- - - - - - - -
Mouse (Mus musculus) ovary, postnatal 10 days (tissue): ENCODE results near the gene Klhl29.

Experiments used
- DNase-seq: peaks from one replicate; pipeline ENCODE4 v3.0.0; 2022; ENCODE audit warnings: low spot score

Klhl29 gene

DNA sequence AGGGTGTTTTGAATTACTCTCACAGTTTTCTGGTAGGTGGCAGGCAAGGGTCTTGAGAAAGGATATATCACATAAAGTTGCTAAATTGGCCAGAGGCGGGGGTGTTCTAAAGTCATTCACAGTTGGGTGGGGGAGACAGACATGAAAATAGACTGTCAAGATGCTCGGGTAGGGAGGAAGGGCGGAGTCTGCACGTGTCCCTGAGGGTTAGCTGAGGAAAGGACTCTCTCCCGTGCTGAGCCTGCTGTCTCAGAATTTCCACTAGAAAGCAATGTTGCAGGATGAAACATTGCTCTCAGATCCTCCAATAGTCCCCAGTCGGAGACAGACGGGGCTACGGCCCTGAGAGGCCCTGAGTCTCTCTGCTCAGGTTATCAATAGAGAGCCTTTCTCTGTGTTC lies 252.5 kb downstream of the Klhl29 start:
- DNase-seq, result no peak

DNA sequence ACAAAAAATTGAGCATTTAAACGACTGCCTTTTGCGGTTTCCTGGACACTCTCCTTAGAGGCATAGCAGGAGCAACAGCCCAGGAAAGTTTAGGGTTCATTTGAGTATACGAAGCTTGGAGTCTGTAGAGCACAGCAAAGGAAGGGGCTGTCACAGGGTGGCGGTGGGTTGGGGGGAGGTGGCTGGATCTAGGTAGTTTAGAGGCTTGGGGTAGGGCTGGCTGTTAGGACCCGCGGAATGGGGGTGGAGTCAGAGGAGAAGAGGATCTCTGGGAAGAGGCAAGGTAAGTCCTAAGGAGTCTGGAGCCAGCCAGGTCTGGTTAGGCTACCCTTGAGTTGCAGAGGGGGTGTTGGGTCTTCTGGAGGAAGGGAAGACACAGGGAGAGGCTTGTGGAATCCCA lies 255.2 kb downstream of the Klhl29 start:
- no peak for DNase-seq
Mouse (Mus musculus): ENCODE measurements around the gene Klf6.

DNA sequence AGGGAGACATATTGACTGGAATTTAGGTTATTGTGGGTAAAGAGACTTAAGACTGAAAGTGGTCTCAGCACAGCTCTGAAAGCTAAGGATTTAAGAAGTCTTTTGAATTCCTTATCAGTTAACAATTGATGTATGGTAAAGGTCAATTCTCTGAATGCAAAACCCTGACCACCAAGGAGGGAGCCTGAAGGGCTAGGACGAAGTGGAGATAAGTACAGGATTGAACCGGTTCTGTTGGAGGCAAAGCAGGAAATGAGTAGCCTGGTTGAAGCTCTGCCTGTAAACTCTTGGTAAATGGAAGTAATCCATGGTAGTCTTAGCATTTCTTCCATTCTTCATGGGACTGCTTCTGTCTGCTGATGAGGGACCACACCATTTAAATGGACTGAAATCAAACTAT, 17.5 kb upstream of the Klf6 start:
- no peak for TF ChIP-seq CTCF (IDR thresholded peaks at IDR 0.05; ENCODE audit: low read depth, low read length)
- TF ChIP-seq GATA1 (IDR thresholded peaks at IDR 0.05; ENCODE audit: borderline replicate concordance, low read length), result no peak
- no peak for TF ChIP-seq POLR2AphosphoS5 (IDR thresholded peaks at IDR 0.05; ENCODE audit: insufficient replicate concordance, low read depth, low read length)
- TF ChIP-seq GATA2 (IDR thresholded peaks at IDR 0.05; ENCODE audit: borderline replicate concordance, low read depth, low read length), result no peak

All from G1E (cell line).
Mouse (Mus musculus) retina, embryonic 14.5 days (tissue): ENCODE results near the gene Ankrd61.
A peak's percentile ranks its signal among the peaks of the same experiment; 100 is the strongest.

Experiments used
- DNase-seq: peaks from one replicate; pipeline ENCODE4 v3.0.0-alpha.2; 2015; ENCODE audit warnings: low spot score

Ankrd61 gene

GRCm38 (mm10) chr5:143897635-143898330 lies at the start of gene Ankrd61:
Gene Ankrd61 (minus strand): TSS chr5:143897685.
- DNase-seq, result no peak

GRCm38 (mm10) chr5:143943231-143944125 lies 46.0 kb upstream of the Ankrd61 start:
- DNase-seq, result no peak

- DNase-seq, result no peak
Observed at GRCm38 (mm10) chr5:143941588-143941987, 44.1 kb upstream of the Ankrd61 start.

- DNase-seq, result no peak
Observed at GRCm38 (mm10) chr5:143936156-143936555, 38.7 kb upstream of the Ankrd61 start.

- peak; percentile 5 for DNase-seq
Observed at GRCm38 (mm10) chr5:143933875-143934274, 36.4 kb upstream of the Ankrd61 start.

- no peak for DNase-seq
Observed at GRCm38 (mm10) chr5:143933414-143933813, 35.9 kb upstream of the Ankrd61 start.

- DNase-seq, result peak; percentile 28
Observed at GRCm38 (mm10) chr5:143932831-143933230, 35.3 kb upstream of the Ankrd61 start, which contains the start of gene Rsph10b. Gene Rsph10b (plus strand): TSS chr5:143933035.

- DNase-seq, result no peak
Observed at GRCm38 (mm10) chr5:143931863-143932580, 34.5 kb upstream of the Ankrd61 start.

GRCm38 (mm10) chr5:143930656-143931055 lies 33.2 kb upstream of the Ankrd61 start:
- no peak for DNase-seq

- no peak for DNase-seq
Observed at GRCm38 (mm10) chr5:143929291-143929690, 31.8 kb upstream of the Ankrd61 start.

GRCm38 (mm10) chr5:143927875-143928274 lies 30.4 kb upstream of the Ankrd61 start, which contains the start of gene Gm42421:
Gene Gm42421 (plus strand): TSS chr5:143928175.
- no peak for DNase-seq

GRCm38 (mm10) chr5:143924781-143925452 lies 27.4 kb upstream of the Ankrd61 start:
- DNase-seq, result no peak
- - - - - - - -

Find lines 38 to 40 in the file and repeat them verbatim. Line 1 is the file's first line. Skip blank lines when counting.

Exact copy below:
GRCm38 (mm10) chr5:143930656-143931055 lies 33.2 kb upstream of the Ankrd61 start:
- no peak for DNase-seq

- no peak for DNase-seq